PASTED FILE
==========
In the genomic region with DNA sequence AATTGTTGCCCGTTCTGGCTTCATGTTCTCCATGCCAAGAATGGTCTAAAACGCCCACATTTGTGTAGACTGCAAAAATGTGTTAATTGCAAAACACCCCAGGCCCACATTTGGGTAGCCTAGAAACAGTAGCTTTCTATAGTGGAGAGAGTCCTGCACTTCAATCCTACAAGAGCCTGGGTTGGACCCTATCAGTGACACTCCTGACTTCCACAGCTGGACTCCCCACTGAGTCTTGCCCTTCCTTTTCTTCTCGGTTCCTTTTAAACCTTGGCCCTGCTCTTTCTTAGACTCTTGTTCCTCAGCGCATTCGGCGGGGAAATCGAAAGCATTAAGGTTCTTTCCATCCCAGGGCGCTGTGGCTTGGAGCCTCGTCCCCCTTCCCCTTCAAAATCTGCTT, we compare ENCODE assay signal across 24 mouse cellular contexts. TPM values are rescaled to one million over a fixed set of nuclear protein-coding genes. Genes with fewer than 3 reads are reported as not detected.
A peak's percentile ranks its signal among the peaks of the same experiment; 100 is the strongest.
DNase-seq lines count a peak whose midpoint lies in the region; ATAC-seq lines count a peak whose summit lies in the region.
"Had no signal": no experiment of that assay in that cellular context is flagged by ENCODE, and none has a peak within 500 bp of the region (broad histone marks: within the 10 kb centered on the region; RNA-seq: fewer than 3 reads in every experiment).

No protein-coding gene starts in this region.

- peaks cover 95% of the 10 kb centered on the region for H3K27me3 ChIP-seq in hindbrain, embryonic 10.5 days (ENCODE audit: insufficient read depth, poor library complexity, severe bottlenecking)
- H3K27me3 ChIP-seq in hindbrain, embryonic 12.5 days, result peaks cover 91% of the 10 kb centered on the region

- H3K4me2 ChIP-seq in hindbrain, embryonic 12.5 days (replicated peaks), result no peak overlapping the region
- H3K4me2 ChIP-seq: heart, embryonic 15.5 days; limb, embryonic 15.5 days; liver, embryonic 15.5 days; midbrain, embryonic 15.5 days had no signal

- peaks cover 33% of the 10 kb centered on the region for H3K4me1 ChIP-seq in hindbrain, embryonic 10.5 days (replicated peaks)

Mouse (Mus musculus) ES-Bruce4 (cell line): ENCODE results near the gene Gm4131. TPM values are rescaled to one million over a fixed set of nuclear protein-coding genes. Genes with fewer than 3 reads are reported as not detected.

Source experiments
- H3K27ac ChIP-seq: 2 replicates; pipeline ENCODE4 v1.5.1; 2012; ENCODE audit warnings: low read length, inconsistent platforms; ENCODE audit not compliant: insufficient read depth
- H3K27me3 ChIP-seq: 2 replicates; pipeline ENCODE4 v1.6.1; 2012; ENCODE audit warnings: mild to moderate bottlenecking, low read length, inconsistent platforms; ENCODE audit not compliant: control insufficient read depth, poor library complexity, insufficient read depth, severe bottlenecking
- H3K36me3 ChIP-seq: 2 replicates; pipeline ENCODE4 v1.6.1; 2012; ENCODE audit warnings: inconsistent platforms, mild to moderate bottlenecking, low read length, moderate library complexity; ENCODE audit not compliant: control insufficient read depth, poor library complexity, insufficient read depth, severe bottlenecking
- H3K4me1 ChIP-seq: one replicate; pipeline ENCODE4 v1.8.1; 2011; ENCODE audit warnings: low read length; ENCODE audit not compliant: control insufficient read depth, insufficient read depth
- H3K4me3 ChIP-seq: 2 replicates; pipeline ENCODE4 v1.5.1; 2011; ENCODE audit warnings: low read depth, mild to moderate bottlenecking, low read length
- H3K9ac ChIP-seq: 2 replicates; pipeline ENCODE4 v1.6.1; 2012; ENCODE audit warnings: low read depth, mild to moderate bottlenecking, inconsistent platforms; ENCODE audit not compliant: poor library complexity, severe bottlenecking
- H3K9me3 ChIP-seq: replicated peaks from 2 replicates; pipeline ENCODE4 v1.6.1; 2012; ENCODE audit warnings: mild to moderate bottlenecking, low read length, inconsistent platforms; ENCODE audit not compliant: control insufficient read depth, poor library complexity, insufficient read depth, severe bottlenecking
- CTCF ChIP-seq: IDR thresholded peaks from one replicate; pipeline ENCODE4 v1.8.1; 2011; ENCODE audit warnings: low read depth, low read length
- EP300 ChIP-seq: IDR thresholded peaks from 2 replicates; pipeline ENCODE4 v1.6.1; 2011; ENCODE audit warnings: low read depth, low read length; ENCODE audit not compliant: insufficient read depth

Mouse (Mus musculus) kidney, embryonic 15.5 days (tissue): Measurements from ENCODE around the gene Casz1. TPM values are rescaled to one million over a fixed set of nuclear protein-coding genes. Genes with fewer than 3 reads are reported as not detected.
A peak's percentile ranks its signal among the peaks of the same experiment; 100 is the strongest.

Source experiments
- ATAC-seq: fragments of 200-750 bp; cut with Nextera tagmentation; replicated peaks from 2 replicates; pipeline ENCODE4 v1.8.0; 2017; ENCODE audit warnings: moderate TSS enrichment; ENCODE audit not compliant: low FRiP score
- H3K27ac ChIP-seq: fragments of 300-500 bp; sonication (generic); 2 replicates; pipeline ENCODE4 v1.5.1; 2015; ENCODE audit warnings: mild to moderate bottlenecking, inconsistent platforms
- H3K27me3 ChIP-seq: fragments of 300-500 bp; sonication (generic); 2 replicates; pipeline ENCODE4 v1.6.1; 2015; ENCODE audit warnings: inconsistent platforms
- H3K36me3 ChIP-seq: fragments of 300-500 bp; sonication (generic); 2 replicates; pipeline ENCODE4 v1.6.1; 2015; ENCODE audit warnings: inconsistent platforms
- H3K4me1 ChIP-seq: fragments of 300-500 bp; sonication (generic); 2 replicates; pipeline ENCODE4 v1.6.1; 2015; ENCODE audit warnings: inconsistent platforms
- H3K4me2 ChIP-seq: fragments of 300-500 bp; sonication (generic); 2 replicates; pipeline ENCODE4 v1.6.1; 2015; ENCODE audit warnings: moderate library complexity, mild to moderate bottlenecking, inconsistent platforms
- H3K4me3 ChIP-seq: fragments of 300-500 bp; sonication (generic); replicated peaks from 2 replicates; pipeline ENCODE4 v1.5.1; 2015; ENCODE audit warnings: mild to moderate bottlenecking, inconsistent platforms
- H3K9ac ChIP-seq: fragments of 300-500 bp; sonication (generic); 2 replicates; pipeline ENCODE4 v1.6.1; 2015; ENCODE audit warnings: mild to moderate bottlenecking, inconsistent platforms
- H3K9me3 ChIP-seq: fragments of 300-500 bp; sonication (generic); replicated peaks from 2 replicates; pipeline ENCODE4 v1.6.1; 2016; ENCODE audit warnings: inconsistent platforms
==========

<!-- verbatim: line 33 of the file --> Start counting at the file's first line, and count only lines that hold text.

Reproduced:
- H3K9me3 ChIP-seq: fragments of 300-500 bp; sonication (generic); replicated peaks from 2 replicates; pipeline ENCODE4 v1.6.1; 2016; ENCODE audit warnings: inconsistent platforms